Adam Silver wants draft lottery reform.

While many NBA fans have embraced “trust the process” (it’s even a corn maze now), the most widely-discussed phrasing of the idea of purposefully tanking to pick up multiple high draft picks, commissioner Adam Silver doesn’t appear to be a fan.

As per ESPN’s Adrian Wojnarowski, the NBA is “aggressively pursuing” draft lottery reform, with Silver seeing it as a way to make losing on purpose less rewarding:

The National Basketball Association is aggressively pursuing draft lottery reform that could be voted into legislation before the start of the 2017-’18 season, league sources told ESPN.

Commissioner Adam Silver is a strong advocate to de-incentivize tanking by implementing lower odds on the NBA’s worst teams to gain the top picks in the draft, league sources said.

…Currently, the teams with the three worst records have an ascending chance of winning the No. 1 pick, including (No. 3) 15.6 percent, (No. 2) 19.9 percent and (No. 1) 25 percent.

The NBA’s proposal would flatten those odds, and give the three teams with the worst record the same percentage of earning the No. 1 overall pick, league sources said. Now, the worst record to the fifth worst record has a gap of 25 percent to 8.8 percent, but new legislation would tighten that difference significantly, league sources said.

For example, the fifth worst team would only have a few percentage point less than those teams with newly equal odds in the among the three worst teams, league sources said.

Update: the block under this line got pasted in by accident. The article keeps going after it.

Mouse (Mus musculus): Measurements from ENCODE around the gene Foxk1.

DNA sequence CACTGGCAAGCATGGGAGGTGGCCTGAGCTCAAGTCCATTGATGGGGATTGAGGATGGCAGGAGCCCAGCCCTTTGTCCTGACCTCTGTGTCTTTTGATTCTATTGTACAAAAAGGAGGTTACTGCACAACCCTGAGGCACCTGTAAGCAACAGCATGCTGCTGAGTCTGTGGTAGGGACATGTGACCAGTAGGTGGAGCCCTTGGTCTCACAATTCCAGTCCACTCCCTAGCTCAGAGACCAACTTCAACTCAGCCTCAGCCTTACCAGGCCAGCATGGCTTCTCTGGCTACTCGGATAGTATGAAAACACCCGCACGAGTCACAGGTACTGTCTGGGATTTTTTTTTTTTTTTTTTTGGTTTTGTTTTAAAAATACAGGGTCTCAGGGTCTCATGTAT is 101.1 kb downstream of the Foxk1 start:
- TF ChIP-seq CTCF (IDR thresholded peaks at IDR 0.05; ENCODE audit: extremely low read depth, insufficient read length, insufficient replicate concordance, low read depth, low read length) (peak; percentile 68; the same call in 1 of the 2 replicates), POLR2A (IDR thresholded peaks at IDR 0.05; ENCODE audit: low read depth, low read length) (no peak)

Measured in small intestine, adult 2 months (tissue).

Wojnarowski writes that there are other elements to this proposal, including allowing the team with the worst record to drop as far as No. 5 in the draft (the current limit is No. 4) then letting the second-worst record fall as far as No. 6, the third as far as No. 7 and so on. And there’s another proposal under consideration to standardize punishment of teams for resting key players in nationally-televised games or multiple key players in road games, with the goal reportedly “minimizing, if not eliminating” the practice of sitting players for nationally-televised games.

That’s not all about tanking, as many non-tanking teams have done it too (including Cleveland and Golden State), but resting players has been a tactic used by some tanking teams (especially late in the season). Perhaps more importantly, it’s related in the sense of putting emphasis on trying to make teams play to win in every game, a key point of perception for the league.

Of course, this is far from certain at this point. The NBA’s competition committee hasn’t voted on sending these recommendations to the board of governors yet; they’ll do so next week, and could recommend all, some or none of the points in question. And if this does get passed, it may not impact the 2018 draft. And, as per Wojnarowski, “Many teams believe that tanking is no longer an issue in the league, and that the fear of other teams mimicking the Philadelphia 76ers process has been unwarranted.”

There are concerns from small-market teams about these reforms restricting their ability to get stars, too, as it’s becoming harder and harder for them to do that through trades or free agency. That makes the draft key, and if they can’t get top picks there, they may suffer on the court even more. So we’ll have to see if Silver actually has the support to bring in these anti-tanking measures or not.

[ESPN]

About Andrew Bucholtz

Andrew Bucholtz is a staff writer for Awful Announcing.